Tilburg Institute for Law, Technology, and Society (TILT)

TILT studies emerging technologies and their impact on the individual and society, recognizing the interplay between technology, regulation and fundamental values & human rights.

TILTing Perspectives 2015

Under Observation: Synergies, benefits and trade-offs of eHealth and surveillance

TILTing Perspectives 2015 took place on 22-23 April 2015, in Tilburg. The theme of this edition was: ‘Under Observation: Synergies, benefits and trade-offs of eHealth and surveillance’.

The conference succeeded in its ambition to generate new synergies, insights and interactions between the scholars from these related fields, which are rarely brought together. The three keynotes gave a great start to such synergies and cross-disciplinary exchanges. 

Luciano Floridi

Luciano Floridi talked about the modern information and communication technologies blending the border between the diegetic information ('available within a given environment') and non-diegetic information ('available only outside a given environment'), and lead to transdiegetisation of the infosphere (where information 'can be available inside or outside a given environment in a dynamic way').

He then discussed how e-Health takes advantage of this merger of off-line and on-line spaces, for instance, through wearable devices such as Apple Watch.

Abing

Henriette Roscam Abbing, a grande dame of the European health law, talked about the legal aspects of one’s health and wellbeing being ‘under observation' by means of modern information and communication technologies.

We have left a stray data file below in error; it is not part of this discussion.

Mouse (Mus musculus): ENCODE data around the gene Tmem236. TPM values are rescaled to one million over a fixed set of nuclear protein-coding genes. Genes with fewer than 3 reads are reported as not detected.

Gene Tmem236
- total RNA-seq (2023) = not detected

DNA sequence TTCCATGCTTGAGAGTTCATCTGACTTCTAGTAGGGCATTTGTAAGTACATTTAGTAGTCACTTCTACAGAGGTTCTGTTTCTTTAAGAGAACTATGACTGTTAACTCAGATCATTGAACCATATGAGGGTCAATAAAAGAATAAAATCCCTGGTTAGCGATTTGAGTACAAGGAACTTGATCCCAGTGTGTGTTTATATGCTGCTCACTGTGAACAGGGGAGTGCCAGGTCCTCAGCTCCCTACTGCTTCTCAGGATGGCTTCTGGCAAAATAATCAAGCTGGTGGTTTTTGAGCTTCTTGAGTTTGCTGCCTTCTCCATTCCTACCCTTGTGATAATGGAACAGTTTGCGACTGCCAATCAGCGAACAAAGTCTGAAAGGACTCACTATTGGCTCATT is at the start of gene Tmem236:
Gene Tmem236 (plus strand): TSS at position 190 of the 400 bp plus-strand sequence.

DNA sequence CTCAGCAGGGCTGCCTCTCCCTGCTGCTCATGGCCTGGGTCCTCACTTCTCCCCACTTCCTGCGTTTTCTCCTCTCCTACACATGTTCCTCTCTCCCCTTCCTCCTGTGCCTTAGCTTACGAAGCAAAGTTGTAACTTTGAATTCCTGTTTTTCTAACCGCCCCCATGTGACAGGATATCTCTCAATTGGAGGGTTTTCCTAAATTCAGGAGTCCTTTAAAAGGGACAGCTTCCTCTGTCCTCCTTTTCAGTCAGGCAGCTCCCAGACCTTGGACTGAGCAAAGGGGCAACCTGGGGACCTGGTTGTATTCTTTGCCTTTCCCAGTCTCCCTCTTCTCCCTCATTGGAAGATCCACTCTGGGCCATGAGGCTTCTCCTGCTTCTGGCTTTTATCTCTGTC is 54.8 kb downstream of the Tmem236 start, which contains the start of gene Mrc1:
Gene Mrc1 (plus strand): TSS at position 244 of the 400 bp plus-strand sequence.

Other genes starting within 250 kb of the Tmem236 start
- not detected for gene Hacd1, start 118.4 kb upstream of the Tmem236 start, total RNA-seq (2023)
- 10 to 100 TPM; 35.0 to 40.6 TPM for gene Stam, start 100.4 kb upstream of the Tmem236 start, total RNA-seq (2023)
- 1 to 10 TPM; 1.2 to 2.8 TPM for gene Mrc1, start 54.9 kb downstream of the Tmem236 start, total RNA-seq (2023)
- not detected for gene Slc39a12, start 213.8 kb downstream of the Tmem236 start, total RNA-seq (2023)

She also reflected on how the latter challenge the former.                      

hildebrandt

Mireille Hildebrandt shared excerpts from her new book in her talk about 'new animism in data-driven healthcare’, i.e. the transformative impact of the data-driven agency on healthcare. 

The conference received excellent evaluations from the participants with regard to the overall theme and quality of the presentations and panel discussions. The conference offered participants 15 presentations of original research on the topics related to the law and economics of personal (health) data, surveillance for risk management in vulnerable groups, relationship between personalized healthcare, autonomy and self-determination, and surveillance theories. These will feed into an edited volume published by Springer in late 2015. 

Prior to the full conference, TILT held a full-day ‘paper roast’ workshop’, a new element to the TILTing conference, where 3 papers aiming to bring innovative insights into their respective areas of scholarship were discussed in detail. The workshop participants liked the concept of a ‘paper roast’ and commented positively on the uniqueness of such a possibility to discuss one’s work on such a level of detail. The results of the workshop will feed into a special issue of a peer-reviewed journal.